PURPOSE DEFEATED. The Hungaria Cafe in the New York Palace, at the very center of Budapest, has been a haven for Hungarian artists for almost a century.
Here, over tables of Italian marble, they could sit and talk and write all day ordering only a cup of coffee.
In the Viennese tradition, the coffee comes in a glass, just a drop but stronger than a potful of the American variety, and with it, gratis, comes a glass of water.
The water glass may be refilled, but the other, for the coffee, need not be touched after consuming its contents which, for financially unstable artists, may mean breakfast, lunch, and dinner all in one.
Hungarian espresso coffee used to come in two doses: “simpla” or “dupla,” both meaning the same miniscule quantity, but the latter made with more coffee and also costing more.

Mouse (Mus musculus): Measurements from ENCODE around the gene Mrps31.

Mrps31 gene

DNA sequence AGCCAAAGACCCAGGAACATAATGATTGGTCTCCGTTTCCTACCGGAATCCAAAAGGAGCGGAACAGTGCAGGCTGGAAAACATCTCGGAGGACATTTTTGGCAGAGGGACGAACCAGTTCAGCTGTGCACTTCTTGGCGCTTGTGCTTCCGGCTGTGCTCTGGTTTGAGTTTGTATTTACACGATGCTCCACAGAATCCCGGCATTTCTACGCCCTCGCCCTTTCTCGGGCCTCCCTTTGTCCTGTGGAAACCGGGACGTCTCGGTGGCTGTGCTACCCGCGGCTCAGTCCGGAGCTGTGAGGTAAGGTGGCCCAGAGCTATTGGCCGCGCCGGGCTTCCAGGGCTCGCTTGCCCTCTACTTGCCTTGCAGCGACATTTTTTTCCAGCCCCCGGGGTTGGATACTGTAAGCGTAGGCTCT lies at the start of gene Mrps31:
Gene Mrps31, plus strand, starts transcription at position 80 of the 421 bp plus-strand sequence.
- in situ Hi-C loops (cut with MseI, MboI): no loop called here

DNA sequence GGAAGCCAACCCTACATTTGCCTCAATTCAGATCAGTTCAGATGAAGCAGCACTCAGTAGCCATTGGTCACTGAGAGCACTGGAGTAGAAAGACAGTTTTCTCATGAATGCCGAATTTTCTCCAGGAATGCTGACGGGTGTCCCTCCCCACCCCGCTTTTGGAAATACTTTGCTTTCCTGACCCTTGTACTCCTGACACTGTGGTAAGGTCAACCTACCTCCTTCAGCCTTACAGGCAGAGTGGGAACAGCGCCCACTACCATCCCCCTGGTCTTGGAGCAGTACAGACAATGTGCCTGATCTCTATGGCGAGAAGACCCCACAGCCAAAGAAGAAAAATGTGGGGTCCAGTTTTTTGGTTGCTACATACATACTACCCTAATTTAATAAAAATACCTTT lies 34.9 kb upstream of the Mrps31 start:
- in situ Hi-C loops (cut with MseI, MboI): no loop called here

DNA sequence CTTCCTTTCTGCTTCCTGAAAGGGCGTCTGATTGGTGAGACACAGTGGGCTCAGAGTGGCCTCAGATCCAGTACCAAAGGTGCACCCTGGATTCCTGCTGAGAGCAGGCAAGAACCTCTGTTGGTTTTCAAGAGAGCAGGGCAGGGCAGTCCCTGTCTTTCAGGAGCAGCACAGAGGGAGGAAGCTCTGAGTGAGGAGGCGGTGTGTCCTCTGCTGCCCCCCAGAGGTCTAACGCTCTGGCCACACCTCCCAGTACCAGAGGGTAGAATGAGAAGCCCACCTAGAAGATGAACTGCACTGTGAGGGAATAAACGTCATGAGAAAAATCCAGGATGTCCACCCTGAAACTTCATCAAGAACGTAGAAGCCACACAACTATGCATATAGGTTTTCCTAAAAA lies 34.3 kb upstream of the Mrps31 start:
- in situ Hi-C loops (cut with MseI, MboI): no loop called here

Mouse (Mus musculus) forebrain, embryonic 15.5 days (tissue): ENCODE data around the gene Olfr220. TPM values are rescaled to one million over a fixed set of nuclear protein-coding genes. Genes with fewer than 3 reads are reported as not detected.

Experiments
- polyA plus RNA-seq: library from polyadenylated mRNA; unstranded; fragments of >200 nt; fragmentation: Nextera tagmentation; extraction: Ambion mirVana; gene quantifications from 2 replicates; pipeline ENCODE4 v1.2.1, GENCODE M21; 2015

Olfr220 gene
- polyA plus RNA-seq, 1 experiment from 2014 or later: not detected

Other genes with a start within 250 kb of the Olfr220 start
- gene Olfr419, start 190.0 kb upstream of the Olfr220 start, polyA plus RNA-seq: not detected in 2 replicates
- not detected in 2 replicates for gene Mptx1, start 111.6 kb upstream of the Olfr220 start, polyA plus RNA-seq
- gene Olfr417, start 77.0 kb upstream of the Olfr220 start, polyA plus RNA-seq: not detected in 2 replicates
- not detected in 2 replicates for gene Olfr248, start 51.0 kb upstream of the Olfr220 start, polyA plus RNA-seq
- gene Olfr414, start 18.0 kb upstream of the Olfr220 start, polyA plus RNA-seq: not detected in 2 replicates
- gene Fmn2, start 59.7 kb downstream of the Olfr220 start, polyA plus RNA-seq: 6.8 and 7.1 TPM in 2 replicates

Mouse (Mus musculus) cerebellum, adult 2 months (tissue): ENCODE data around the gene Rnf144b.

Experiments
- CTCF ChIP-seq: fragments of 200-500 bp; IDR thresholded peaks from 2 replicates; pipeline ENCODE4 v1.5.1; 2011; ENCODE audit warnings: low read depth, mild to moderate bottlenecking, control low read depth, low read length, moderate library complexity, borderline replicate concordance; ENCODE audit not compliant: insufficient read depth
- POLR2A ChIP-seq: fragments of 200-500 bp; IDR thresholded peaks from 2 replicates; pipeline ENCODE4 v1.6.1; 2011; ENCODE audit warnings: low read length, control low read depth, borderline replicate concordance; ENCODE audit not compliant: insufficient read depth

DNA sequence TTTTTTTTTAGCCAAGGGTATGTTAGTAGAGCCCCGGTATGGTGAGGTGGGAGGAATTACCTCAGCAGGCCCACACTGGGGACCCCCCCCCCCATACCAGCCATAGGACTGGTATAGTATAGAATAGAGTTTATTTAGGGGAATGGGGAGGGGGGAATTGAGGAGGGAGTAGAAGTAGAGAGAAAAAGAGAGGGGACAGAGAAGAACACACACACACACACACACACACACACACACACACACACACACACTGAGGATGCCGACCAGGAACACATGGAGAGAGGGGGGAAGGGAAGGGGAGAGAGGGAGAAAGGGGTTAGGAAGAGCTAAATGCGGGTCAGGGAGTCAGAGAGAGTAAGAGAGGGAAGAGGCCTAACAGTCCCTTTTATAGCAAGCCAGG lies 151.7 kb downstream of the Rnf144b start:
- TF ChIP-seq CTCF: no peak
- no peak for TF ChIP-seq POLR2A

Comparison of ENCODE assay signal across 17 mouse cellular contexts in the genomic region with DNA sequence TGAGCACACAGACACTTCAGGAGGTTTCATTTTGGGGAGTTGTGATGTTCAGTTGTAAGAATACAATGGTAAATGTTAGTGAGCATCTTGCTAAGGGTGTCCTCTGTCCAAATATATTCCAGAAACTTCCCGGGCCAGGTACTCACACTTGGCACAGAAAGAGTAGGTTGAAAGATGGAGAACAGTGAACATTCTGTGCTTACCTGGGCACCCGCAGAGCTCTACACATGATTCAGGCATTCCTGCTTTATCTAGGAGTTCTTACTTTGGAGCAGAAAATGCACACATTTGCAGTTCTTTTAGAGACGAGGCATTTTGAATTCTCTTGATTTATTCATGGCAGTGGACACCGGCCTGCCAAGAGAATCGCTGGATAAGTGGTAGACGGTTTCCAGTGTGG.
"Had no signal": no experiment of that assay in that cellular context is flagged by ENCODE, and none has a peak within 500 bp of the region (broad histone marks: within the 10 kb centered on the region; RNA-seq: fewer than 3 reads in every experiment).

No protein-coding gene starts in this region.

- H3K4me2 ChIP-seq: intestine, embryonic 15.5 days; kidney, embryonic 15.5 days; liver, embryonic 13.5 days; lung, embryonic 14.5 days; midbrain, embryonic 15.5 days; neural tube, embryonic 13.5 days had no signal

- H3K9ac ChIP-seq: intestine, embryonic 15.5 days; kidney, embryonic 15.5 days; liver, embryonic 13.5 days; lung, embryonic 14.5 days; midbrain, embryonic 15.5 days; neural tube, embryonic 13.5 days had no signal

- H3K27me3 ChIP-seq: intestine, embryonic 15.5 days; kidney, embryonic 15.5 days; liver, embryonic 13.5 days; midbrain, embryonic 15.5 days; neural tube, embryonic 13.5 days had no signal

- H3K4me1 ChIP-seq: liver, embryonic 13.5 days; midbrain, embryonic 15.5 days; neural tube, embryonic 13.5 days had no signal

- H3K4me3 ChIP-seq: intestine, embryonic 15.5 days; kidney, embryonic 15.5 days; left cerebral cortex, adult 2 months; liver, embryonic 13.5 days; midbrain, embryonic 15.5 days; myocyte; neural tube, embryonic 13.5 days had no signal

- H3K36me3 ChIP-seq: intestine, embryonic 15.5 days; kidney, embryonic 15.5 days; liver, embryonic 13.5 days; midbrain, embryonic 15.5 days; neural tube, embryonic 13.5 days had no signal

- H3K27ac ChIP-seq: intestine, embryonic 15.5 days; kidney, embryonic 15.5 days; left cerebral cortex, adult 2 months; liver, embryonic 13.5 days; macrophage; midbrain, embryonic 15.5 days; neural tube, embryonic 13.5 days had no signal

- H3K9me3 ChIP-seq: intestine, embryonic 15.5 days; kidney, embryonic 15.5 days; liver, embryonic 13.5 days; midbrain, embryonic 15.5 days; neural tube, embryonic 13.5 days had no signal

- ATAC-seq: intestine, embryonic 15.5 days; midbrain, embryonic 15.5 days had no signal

One important Hungaria Cafe tradition has been the service of simpla only for the sake of economy—the economy of the customers, that is.
It is against this background that the following conversation may be understood and appreciated.
Nostalgic Visitor, having just explained the cafe’s tradition to some Genuine Foreigners, to the waiter: “A simpla please.”
Waiter: “Sorry, we don’t have it.”
NV: “You ran out of coffee, perhaps?” (Note biting irony, an absolute must in Budapest conversations.)
Waiter (unperturbed): “We have coffee, but we can serve only dupla.”
NV (choked up): “Why?”
Waiter: “We used to have a lot of people come and sit here all day with only a simpla. It was bad for business. Now we don’t serve simpla at all.”
The Hungaria Cafe’s sacrilegiously business-oriented management (which now has people sitting there all day with a dupla) was duly punished by NV who paid for his coffee (a dupla) with his Diners Club card.